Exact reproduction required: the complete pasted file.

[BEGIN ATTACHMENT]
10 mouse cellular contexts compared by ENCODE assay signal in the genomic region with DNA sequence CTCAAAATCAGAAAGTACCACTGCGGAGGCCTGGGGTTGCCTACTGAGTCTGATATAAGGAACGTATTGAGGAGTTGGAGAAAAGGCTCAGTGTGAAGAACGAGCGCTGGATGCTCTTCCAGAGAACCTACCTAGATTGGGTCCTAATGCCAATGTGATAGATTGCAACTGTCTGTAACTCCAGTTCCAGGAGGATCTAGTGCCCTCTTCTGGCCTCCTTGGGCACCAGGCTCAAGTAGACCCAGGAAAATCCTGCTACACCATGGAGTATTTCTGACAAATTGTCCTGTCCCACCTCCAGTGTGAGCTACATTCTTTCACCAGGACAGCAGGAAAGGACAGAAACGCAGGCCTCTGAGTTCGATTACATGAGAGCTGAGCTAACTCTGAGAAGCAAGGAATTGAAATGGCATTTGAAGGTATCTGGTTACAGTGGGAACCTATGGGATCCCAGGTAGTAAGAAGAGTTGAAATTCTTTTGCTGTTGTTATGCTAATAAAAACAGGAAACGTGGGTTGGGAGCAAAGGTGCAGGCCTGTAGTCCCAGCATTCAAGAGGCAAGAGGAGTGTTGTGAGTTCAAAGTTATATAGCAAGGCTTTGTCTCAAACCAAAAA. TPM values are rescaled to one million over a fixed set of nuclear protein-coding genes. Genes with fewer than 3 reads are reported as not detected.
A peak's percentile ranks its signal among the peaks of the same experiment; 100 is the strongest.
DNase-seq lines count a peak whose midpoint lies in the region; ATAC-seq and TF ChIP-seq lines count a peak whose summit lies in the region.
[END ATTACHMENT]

10 mouse cellular contexts compared by ENCODE assay signal in the genomic region with DNA sequence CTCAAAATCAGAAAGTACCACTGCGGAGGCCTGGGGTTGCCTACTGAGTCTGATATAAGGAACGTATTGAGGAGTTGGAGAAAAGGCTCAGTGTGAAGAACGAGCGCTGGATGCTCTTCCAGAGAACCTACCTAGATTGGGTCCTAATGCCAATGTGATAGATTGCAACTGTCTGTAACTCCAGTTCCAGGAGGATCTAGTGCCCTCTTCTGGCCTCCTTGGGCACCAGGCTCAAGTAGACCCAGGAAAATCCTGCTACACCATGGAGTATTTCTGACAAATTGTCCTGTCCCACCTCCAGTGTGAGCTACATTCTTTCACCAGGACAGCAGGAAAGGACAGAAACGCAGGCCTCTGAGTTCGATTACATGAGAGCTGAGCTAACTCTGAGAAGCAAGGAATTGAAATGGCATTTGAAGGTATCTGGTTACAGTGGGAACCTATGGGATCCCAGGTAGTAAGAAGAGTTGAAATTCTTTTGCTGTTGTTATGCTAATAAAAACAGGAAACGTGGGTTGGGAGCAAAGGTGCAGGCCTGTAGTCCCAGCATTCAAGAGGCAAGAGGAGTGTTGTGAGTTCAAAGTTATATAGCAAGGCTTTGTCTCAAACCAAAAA. TPM values are rescaled to one million over a fixed set of nuclear protein-coding genes. Genes with fewer than 3 reads are reported as not detected.
A peak's percentile ranks its signal among the peaks of the same experiment; 100 is the strongest.
DNase-seq lines count a peak whose midpoint lies in the region; ATAC-seq and TF ChIP-seq lines count a peak whose summit lies in the region.